A file photo of a Bungalow. The Kenya Bankers Association House Pricing Index shows house prices have decelerated for the fifth consecutive .

The real estate sector finds itself in a spin as realtors remain stuck with houses that Kenyans are unable to buy despite the glut in the industry piling downward pressure on prices.

According to the Kenya Bankers Association House Pricing Index (KBA-HPI), house prices continued to decline in the first quarter of 2020 completing the deceleration path for the fifth consecutive quarter.

KBA-HPI shows house prices decelerated by 0.54 percent in the period under review, marginally reversing the decline by 0.07 percent from the 0.61 percent negative growth rate reported in the fourth quarter of 2019.

‘’While the market remained largely depressed, the marginal easing was supported by the supply-demand interaction with a leaning towards more demand in a relative context,’’ the KBA-HPI indicates, adding that demand shifts in the quarter were based on concluded sales, which rose by 13.95 percent.

Affordability remains the sector’s achilles heel with sales numbers showing that bungalows accounted for a 33 percent increase while the demand for bungalows and maisonettes went down by 95.9 percent and 57.1 percent respectively during the quarter which represents the inability of Kenyans to afford the houses they would have otherwise preferred.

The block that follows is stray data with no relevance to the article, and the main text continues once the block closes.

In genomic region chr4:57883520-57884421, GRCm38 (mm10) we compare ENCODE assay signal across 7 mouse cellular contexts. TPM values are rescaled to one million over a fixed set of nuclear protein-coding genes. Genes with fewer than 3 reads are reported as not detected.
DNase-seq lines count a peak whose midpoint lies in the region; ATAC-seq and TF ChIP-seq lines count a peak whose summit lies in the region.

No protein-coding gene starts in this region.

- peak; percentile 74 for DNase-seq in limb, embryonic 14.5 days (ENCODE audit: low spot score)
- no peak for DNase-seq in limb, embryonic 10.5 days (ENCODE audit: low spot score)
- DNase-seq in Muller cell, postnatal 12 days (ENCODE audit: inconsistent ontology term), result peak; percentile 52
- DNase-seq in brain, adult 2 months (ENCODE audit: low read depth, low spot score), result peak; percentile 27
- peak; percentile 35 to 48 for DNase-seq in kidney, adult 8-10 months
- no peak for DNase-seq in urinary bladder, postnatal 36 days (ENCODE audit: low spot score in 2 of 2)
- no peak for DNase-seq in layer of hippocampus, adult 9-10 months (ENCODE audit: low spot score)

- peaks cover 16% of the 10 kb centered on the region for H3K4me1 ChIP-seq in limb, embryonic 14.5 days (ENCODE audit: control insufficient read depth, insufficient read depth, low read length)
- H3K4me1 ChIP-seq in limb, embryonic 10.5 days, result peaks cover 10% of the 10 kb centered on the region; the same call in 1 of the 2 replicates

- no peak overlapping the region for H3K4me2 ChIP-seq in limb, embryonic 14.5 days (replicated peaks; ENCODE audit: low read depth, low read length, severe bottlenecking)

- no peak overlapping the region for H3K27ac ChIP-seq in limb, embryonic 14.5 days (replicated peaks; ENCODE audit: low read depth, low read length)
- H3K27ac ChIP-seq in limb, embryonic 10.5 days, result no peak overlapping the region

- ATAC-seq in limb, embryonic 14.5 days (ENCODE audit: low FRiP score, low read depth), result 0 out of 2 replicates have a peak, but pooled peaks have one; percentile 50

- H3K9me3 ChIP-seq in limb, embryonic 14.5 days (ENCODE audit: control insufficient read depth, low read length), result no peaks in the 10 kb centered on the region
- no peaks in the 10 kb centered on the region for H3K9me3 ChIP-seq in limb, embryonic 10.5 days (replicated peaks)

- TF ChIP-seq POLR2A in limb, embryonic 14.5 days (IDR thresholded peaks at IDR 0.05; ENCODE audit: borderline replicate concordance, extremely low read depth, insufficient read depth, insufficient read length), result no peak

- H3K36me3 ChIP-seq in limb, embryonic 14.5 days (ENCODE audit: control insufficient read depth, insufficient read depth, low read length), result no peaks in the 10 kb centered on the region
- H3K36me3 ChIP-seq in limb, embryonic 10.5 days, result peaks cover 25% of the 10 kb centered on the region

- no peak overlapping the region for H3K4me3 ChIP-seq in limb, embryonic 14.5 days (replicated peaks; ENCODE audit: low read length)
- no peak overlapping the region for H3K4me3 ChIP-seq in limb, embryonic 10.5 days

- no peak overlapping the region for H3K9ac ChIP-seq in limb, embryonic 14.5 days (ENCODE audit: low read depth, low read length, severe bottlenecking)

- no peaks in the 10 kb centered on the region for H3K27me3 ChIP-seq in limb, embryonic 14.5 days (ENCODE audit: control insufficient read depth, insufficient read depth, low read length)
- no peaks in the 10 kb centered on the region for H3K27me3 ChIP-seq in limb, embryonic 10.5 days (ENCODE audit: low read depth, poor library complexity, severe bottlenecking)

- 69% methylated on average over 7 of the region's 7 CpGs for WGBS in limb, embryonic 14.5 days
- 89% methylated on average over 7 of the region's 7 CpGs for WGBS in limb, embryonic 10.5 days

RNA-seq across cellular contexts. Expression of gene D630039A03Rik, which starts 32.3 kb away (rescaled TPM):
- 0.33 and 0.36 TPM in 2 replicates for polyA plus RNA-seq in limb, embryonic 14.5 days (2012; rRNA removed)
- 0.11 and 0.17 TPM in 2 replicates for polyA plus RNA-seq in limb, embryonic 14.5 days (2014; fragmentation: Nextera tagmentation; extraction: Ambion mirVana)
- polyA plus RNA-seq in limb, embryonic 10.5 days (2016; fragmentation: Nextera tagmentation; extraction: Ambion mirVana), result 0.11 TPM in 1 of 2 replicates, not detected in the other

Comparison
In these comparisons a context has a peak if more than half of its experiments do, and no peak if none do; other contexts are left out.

‘’The decelerating price trend is evidence of a property market with a distinct lack of momentum and characterized by a sign of normalization of house prices as the market comes into balance after a prolonged period of sustained price growth,’’ noted KBA Research and Policy Director Mr. Jared Osoro.

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The key drivers of property prices included geographical region with houses in upmarket areas like Loresho and Kitisuru attracting higher prices compared to middle-class areas like Lang’ata, Ngong Road, Ruaka and Kahawa Wendani.

” Homeowners sought a larger plinth area (size), more bedrooms, and bathrooms, which attracted higher prices,” reads the Index.

While the presence of a back-up generator and other amenities attracted higher prices, homebuyers preferred low-density buildings.

Unlike previous quarters where apartments dominated house demand, townhouses were the most preferred in quarter one of 2020 at 45 percent followed by apartments ( 33 percent) and maisonettes (12 percent).

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Samuel Gitonga is a senior reporter at BUSINESS TODAY. Email: [email protected]

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